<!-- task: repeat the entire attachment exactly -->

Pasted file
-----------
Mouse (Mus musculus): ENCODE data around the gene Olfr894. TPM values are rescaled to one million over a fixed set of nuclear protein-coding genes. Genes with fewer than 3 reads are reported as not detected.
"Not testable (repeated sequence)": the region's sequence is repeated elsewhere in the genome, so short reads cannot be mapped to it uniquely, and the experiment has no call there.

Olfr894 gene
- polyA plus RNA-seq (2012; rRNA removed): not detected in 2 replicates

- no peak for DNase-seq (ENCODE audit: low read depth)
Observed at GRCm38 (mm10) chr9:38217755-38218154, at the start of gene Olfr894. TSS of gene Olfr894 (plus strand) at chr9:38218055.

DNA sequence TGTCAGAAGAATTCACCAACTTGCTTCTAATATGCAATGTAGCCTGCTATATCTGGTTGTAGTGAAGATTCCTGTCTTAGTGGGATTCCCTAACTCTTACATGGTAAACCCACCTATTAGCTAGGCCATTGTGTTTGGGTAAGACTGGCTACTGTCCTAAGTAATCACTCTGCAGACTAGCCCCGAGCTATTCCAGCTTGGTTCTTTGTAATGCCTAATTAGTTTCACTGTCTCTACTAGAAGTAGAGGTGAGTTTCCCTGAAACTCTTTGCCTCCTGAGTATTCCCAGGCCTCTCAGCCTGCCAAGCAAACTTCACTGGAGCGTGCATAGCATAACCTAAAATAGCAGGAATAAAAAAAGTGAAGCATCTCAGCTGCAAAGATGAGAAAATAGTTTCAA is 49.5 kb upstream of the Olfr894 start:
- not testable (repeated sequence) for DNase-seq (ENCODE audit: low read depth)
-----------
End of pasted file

Mouse (Mus musculus): ENCODE data around the gene Olfr894. TPM values are rescaled to one million over a fixed set of nuclear protein-coding genes. Genes with fewer than 3 reads are reported as not detected.
"Not testable (repeated sequence)": the region's sequence is repeated elsewhere in the genome, so short reads cannot be mapped to it uniquely, and the experiment has no call there.

Olfr894 gene
- polyA plus RNA-seq (2012; rRNA removed): not detected in 2 replicates

- no peak for DNase-seq (ENCODE audit: low read depth)
Observed at GRCm38 (mm10) chr9:38217755-38218154, at the start of gene Olfr894. TSS of gene Olfr894 (plus strand) at chr9:38218055.

DNA sequence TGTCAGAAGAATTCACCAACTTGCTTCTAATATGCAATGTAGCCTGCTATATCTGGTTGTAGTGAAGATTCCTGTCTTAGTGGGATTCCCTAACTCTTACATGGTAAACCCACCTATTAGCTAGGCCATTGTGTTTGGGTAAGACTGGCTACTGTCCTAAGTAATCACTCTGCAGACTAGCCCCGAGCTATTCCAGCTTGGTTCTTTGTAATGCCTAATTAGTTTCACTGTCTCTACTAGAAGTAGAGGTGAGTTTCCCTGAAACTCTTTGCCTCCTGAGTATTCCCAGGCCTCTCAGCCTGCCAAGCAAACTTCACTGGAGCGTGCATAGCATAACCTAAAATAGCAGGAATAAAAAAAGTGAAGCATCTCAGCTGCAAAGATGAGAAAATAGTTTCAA is 49.5 kb upstream of the Olfr894 start:
- not testable (repeated sequence) for DNase-seq (ENCODE audit: low read depth)